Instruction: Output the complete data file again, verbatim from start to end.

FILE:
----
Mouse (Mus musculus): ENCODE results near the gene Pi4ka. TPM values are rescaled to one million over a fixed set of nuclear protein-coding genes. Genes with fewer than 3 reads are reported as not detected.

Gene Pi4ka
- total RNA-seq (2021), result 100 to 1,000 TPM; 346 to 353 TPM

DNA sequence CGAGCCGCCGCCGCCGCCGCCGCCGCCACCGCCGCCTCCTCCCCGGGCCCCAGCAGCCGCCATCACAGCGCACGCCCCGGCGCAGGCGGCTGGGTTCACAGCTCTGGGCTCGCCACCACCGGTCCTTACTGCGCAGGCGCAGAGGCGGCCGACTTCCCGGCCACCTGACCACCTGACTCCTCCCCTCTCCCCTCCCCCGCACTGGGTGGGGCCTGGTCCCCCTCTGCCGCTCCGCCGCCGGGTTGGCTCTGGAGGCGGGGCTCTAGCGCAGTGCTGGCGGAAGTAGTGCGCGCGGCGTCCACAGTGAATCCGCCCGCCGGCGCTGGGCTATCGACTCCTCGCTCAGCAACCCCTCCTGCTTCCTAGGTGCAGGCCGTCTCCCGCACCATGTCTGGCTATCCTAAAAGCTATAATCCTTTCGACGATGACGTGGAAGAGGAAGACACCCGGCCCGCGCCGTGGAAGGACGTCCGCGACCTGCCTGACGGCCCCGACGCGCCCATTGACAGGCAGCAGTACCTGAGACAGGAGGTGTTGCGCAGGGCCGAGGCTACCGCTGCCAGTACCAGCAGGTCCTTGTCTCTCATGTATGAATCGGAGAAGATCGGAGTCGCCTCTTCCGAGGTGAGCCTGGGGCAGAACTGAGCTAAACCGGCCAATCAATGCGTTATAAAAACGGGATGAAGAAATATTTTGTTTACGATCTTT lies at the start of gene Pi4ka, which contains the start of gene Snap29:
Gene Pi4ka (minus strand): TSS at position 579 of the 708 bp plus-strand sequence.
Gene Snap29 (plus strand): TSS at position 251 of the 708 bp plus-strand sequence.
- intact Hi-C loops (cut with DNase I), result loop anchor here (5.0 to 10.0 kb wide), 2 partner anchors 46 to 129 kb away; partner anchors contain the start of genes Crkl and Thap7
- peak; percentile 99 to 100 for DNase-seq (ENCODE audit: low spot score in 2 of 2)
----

Mouse (Mus musculus): ENCODE results near the gene Pi4ka. TPM values are rescaled to one million over a fixed set of nuclear protein-coding genes. Genes with fewer than 3 reads are reported as not detected.

Gene Pi4ka
- total RNA-seq (2021), result 100 to 1,000 TPM; 346 to 353 TPM

DNA sequence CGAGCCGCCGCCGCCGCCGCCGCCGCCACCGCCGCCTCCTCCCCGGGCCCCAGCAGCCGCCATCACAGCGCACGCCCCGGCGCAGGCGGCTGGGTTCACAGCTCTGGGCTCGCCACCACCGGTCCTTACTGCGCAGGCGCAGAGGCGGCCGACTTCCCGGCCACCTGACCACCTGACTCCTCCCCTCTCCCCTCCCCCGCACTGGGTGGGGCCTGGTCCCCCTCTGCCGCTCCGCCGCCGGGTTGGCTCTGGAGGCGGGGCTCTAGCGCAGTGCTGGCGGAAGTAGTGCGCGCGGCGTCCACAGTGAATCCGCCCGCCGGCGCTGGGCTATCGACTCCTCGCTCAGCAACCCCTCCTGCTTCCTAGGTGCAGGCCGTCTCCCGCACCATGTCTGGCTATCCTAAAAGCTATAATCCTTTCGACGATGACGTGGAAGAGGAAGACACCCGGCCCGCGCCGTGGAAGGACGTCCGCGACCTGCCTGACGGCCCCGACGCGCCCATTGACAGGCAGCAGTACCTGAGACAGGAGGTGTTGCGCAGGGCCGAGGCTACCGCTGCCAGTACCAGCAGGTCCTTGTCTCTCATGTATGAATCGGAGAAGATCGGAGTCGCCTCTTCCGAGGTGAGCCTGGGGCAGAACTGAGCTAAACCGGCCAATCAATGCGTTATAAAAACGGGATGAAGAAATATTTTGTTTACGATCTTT lies at the start of gene Pi4ka, which contains the start of gene Snap29:
Gene Pi4ka (minus strand): TSS at position 579 of the 708 bp plus-strand sequence.
Gene Snap29 (plus strand): TSS at position 251 of the 708 bp plus-strand sequence.
- intact Hi-C loops (cut with DNase I), result loop anchor here (5.0 to 10.0 kb wide), 2 partner anchors 46 to 129 kb away; partner anchors contain the start of genes Crkl and Thap7
- peak; percentile 99 to 100 for DNase-seq (ENCODE audit: low spot score in 2 of 2)